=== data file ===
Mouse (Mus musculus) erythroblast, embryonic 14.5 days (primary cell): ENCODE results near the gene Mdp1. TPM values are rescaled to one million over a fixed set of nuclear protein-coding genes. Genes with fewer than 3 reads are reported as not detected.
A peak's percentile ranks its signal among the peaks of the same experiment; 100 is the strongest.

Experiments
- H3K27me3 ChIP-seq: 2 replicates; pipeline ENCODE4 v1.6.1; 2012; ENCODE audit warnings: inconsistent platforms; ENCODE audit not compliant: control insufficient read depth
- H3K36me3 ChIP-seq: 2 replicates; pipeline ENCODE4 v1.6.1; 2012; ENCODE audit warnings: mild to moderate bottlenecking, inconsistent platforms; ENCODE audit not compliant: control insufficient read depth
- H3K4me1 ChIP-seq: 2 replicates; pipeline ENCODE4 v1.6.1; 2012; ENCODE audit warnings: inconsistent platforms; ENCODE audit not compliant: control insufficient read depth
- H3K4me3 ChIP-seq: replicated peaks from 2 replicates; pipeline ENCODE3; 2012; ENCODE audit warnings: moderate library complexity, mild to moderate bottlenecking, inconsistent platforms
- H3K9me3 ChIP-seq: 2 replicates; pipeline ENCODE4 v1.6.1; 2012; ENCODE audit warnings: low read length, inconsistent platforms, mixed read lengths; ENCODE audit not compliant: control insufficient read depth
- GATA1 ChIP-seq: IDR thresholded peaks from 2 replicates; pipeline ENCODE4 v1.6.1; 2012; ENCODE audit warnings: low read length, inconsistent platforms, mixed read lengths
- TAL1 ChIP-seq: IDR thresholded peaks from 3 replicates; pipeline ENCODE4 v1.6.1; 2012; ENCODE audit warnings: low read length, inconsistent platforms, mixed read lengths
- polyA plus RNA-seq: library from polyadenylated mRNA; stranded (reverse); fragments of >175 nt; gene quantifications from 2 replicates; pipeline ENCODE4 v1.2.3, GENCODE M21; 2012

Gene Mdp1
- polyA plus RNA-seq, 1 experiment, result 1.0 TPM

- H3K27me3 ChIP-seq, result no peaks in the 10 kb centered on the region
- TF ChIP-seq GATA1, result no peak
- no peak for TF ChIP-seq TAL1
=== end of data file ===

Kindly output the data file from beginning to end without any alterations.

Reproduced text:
Mouse (Mus musculus) erythroblast, embryonic 14.5 days (primary cell): ENCODE results near the gene Mdp1. TPM values are rescaled to one million over a fixed set of nuclear protein-coding genes. Genes with fewer than 3 reads are reported as not detected.
A peak's percentile ranks its signal among the peaks of the same experiment; 100 is the strongest.

Experiments
- H3K27me3 ChIP-seq: 2 replicates; pipeline ENCODE4 v1.6.1; 2012; ENCODE audit warnings: inconsistent platforms; ENCODE audit not compliant: control insufficient read depth
- H3K36me3 ChIP-seq: 2 replicates; pipeline ENCODE4 v1.6.1; 2012; ENCODE audit warnings: mild to moderate bottlenecking, inconsistent platforms; ENCODE audit not compliant: control insufficient read depth
- H3K4me1 ChIP-seq: 2 replicates; pipeline ENCODE4 v1.6.1; 2012; ENCODE audit warnings: inconsistent platforms; ENCODE audit not compliant: control insufficient read depth
- H3K4me3 ChIP-seq: replicated peaks from 2 replicates; pipeline ENCODE3; 2012; ENCODE audit warnings: moderate library complexity, mild to moderate bottlenecking, inconsistent platforms
- H3K9me3 ChIP-seq: 2 replicates; pipeline ENCODE4 v1.6.1; 2012; ENCODE audit warnings: low read length, inconsistent platforms, mixed read lengths; ENCODE audit not compliant: control insufficient read depth
- GATA1 ChIP-seq: IDR thresholded peaks from 2 replicates; pipeline ENCODE4 v1.6.1; 2012; ENCODE audit warnings: low read length, inconsistent platforms, mixed read lengths
- TAL1 ChIP-seq: IDR thresholded peaks from 3 replicates; pipeline ENCODE4 v1.6.1; 2012; ENCODE audit warnings: low read length, inconsistent platforms, mixed read lengths
- polyA plus RNA-seq: library from polyadenylated mRNA; stranded (reverse); fragments of >175 nt; gene quantifications from 2 replicates; pipeline ENCODE4 v1.2.3, GENCODE M21; 2012

Gene Mdp1
- polyA plus RNA-seq, 1 experiment, result 1.0 TPM

- H3K27me3 ChIP-seq, result no peaks in the 10 kb centered on the region
- TF ChIP-seq GATA1, result no peak
- no peak for TF ChIP-seq TAL1